Could Tissue Transglutaminase Be The Autoantigen In Most Diseases And How Could This Be Related To A Gluten Intolerance?

December 28, 2010 · Filed Under Tissue Transglutaminase 

Transglutaminases are very important enzymes. These enzymes are involved in many functions, such as tissue repair, signalling processes, cellular differentiation (cells become more specialized), matrix stabilization (tissue that provides support to cells), and apoptosis (biochemical change that causes death in cells that are not needed). Without it, tissue repair is hindered, unfavourable cellular changes can occur, abnormal cells could grow uncontrollably leading to cancer and signalling between cells could be affected. These changes could occur in any area of the body where the enzyme is not available.

How is tissue transglutaminase involved in a gluten intolerance? With celiac disease (CD), tissue transglutaminase 2 is damaged by antibodies in the bowel, antibodies against tissue transglutaminase 3 occur in dermatitis herpetiformis (DH) and antibodies attack tissue transglutaminase 6 in gluten ataxia. It seems reasonable to suspect that cross reactions to other types of transglutaminases could occur throughout the body in gluten intolerant individuals.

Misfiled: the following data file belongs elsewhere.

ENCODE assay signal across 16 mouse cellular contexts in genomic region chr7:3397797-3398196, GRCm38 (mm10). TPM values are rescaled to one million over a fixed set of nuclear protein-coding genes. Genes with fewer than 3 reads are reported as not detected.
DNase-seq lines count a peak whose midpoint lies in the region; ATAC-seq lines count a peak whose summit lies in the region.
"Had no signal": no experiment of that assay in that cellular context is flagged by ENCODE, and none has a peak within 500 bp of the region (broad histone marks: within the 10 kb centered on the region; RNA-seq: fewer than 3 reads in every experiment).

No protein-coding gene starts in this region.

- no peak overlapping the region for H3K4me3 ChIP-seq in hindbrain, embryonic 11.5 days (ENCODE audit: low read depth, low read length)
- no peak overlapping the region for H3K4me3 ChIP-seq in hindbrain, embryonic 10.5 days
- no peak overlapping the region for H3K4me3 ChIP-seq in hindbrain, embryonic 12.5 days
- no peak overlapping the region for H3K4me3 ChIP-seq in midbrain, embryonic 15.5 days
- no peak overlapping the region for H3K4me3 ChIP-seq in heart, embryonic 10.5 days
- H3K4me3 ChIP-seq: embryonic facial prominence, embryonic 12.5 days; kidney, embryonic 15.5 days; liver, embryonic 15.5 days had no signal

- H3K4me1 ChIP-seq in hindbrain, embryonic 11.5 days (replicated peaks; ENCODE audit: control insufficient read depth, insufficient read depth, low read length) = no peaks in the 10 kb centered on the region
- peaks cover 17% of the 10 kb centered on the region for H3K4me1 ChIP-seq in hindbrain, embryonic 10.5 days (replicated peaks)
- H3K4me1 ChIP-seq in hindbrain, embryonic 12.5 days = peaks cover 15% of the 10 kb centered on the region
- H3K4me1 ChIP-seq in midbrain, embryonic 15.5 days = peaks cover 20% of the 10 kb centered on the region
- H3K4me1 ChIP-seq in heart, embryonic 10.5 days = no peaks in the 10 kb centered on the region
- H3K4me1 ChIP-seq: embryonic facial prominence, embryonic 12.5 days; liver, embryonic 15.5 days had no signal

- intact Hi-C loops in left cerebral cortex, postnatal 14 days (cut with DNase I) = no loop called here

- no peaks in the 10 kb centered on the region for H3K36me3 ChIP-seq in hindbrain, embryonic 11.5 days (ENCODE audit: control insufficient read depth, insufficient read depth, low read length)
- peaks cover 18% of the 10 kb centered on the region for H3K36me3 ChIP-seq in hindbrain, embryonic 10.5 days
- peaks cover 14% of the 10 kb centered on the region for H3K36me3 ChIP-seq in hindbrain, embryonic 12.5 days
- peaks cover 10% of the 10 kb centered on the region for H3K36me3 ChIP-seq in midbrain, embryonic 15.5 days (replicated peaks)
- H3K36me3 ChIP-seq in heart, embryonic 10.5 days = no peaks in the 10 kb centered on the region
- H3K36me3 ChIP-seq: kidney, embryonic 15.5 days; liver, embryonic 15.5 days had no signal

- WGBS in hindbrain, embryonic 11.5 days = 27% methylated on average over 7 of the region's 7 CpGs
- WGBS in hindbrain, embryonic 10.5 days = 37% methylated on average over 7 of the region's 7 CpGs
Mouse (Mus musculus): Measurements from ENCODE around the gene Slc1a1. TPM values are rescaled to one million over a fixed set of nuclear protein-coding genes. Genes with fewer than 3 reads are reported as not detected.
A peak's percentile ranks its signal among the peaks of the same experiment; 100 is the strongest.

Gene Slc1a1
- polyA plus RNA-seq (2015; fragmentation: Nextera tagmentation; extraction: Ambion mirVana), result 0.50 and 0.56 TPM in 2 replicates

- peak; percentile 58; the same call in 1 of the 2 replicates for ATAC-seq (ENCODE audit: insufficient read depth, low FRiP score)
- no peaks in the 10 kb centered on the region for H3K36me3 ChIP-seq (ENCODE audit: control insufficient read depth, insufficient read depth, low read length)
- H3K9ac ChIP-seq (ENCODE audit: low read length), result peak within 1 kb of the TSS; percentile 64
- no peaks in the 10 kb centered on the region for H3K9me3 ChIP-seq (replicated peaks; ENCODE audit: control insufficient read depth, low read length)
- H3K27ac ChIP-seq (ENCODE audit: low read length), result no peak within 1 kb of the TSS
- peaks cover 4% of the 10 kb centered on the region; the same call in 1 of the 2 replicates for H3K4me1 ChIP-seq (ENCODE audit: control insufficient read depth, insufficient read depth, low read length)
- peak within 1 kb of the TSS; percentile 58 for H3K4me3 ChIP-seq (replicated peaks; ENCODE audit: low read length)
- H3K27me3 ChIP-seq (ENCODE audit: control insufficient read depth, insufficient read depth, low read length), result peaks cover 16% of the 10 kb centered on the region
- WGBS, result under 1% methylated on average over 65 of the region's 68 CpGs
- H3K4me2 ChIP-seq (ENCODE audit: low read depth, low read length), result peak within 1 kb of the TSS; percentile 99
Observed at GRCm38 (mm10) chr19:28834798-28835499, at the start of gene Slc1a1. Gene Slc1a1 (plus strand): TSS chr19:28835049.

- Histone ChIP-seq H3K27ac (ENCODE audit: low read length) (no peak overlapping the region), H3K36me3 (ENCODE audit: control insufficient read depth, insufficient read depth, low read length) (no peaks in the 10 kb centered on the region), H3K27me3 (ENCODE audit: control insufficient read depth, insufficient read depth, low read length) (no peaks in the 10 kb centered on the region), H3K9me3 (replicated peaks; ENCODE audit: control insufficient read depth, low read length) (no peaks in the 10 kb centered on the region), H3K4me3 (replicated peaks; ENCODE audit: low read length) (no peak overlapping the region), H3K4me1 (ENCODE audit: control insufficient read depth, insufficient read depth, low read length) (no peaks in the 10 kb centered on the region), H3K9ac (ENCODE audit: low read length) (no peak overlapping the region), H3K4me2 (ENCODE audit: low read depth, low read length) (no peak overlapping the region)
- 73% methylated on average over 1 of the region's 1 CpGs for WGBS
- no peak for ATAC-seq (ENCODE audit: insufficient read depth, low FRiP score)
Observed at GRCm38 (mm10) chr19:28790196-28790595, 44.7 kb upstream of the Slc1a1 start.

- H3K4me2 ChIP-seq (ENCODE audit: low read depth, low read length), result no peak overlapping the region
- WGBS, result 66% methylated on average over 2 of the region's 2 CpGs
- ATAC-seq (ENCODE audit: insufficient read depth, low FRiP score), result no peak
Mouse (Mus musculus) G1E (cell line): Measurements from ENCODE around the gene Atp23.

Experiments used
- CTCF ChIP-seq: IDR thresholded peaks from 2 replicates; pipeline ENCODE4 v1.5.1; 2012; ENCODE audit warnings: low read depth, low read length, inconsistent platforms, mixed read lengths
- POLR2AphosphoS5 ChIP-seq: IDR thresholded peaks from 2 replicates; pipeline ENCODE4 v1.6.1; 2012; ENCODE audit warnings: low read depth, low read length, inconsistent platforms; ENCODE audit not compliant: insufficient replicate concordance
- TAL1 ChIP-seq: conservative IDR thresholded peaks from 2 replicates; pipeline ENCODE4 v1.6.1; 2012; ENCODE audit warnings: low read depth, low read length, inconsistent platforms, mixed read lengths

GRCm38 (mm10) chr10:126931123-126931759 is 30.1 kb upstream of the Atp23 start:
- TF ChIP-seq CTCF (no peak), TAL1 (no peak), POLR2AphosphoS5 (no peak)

Like celiac disease, dermatitis herpetiformis and gluten ataxia, perhaps, immune responses to gluten and transglutaminase in the gut leads to autoimmune activity against various forms of transglutaminases throughout the body and this could result in different types of diseases. IgA and IgG antibodies against tissue transglutaminase could lead to inflammation and autoimmune damage in organs and tissues with transglutaminase. For example, transglutaminase can be found in the bowel, skin, bone, nervous system, lungs, heart, bladder, liver, pancreas, factor XIII (involved in clotting), prostate, uterus, etc. Theoretically, auto-antibodies against transglutaminases could cause inflammation and damage in these areas.

Hypothetically, immune reactions to gluten and cross reactions against tissue transglutaminase could be the underlying culprit in many types of syndromes, diseases, cancers (through disturbed apoptosis) and conditions. Inflammation and damage could result in symptoms throughout the body. I believe researchers need to take a closer look at the role transglutaminases have in the various areas of the body, how it is affected with different illnesses, and how the ingestion of gluten may be promoting a cross reaction against tissue transglutaminase in those illnesses.

For patients with diseases, syndromes, and other medical conditions, testing for CD along with antigliadin antibodies and testing for IgA deposits against transglutaminase 2 on intestinal biopsies may help to clarify if  gluten is involved.